The following is the bulk of the presentation I will be giving this Friday, October 11th, at the Midwest Popular Culture Association conference in St. Louis. For all of you (which is the majority of the world) who cannot be there to hear the presentation, I give you what it is all about — my first full study testing my minutia reception studies method.
“Making sense of the American superhero film:
Critical engagement and cinematic entanglement”
Today I am presenting the first full fledged study to utilize a method I have been developing to measure a film spectator’s engagement with a film on a moment-by-moment basis. I call it the “minutia reception method”, and I hope that when applied it can help us understand how people make sense of a film – what they draw on to interpret the film, what they focus on in the film, and what is their overall impression of the film. I employed this method as part of a larger study; this part focuses on how people engaged with American superhero films. The analysis I am presenting here seeks to understand how their making sense of these films involved becoming entangled in it whilst simultaneously or alternatively being critical of it – and how the one does not preclude the other from occurring.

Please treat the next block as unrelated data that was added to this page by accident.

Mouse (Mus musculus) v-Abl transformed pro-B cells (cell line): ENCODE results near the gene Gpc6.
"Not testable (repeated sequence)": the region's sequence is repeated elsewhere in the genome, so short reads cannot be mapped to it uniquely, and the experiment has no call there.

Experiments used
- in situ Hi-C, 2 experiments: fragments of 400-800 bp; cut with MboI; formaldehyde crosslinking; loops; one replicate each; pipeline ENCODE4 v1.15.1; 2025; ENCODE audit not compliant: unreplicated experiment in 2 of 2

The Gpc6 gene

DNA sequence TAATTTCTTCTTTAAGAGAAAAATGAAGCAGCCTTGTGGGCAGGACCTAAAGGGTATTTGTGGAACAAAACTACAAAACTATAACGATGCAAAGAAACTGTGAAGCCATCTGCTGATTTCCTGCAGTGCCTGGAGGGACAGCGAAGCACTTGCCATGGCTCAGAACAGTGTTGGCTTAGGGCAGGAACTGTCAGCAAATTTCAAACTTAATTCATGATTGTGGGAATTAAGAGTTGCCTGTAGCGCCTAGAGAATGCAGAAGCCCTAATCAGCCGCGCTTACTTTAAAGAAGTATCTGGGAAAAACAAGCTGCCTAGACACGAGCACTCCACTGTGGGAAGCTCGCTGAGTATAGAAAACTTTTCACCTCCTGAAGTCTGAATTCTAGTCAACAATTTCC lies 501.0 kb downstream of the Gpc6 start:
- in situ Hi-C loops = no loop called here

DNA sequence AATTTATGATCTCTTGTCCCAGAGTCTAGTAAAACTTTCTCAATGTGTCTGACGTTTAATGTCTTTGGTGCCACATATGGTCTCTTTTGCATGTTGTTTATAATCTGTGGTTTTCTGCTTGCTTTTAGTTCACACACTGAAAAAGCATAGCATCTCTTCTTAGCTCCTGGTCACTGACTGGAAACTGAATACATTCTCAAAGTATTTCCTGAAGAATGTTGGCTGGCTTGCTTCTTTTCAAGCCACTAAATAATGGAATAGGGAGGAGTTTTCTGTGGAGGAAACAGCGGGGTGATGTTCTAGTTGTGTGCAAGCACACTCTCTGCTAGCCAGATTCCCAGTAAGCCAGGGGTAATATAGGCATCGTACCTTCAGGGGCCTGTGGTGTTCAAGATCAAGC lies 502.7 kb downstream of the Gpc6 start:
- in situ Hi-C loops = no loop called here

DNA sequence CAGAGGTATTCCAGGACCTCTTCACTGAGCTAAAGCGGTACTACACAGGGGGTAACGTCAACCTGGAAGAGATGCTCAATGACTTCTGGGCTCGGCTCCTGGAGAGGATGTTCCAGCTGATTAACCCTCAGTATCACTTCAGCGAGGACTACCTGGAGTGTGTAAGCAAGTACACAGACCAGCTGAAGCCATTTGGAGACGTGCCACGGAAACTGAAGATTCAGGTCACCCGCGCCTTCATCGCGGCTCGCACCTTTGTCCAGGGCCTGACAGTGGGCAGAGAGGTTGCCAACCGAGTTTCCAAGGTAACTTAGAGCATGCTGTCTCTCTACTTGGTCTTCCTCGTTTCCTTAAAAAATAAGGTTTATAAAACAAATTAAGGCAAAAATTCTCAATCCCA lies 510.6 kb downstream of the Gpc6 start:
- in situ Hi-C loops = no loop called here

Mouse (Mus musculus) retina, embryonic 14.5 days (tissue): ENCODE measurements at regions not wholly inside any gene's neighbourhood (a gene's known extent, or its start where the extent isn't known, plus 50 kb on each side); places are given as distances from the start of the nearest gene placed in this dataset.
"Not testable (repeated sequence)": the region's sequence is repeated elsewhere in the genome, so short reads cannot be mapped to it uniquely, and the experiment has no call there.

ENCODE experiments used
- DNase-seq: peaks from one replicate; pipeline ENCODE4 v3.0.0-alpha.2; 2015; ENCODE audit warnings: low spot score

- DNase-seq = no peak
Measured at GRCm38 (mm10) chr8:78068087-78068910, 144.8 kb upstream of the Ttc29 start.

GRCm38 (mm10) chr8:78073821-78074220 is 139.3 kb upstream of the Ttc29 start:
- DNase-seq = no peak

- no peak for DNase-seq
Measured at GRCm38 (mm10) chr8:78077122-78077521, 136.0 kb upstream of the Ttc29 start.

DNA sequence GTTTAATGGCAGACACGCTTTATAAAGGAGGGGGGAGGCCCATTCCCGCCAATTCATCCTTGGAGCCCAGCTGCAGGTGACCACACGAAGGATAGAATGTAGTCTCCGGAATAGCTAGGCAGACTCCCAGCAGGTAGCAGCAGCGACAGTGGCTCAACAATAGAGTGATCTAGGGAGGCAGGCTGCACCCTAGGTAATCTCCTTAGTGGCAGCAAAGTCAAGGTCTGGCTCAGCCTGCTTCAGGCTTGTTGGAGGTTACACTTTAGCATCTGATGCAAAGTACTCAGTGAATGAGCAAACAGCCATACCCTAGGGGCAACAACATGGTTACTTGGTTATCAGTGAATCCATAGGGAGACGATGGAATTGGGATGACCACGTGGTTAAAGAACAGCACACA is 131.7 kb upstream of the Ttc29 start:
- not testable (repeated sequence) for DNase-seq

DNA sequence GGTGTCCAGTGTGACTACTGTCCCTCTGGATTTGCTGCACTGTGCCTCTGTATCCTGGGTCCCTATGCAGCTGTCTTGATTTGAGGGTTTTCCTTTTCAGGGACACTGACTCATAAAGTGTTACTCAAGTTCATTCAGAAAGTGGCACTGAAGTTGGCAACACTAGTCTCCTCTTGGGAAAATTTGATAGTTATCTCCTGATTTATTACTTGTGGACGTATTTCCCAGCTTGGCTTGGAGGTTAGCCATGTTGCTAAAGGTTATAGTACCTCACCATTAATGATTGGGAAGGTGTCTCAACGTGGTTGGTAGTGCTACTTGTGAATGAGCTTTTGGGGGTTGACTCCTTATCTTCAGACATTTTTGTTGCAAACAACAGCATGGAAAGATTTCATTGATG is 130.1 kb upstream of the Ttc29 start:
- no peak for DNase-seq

The team from the Virtual Worlds Research Group at Roskilde University in Denmark were filmed giving talks about their varied and unique research projects — about the major findings that came out of their participation in the group. You can view each by following this link. Unfortunately, unless you understand Danish, only mine and Ates’ interviews will be understandable to you, which is why they are embedded below. However, you can visit the videos, get a gist of what their research was, and then contact Sisse, Ursula, Dixi, Louise, and Lisbeth for more information.
The anthology collecting the project’s studies, Researching Virtual Worlds, is now available.
This video was produced by Roskilde University, with assistance from Dominican University, to summarize and even illustrate some of the findings from my research study, Virtual Worlds Entertainment. In this video I discuss what I had done, what I had learned, and perhaps what others can learn from it all.